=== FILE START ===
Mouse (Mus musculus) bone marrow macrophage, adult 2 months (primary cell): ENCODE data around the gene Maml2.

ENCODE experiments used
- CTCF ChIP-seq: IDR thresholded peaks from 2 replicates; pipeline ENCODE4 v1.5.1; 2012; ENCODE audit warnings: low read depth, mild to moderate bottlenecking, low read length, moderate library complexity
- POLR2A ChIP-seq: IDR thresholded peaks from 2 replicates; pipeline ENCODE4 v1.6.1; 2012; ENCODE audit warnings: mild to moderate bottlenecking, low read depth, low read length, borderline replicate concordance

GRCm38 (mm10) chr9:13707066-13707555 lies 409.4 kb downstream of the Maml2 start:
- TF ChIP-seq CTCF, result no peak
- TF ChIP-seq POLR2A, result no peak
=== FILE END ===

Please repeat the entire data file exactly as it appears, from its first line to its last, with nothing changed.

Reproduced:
Mouse (Mus musculus) bone marrow macrophage, adult 2 months (primary cell): ENCODE data around the gene Maml2.

ENCODE experiments used
- CTCF ChIP-seq: IDR thresholded peaks from 2 replicates; pipeline ENCODE4 v1.5.1; 2012; ENCODE audit warnings: low read depth, mild to moderate bottlenecking, low read length, moderate library complexity
- POLR2A ChIP-seq: IDR thresholded peaks from 2 replicates; pipeline ENCODE4 v1.6.1; 2012; ENCODE audit warnings: mild to moderate bottlenecking, low read depth, low read length, borderline replicate concordance

GRCm38 (mm10) chr9:13707066-13707555 lies 409.4 kb downstream of the Maml2 start:
- TF ChIP-seq CTCF, result no peak
- TF ChIP-seq POLR2A, result no peak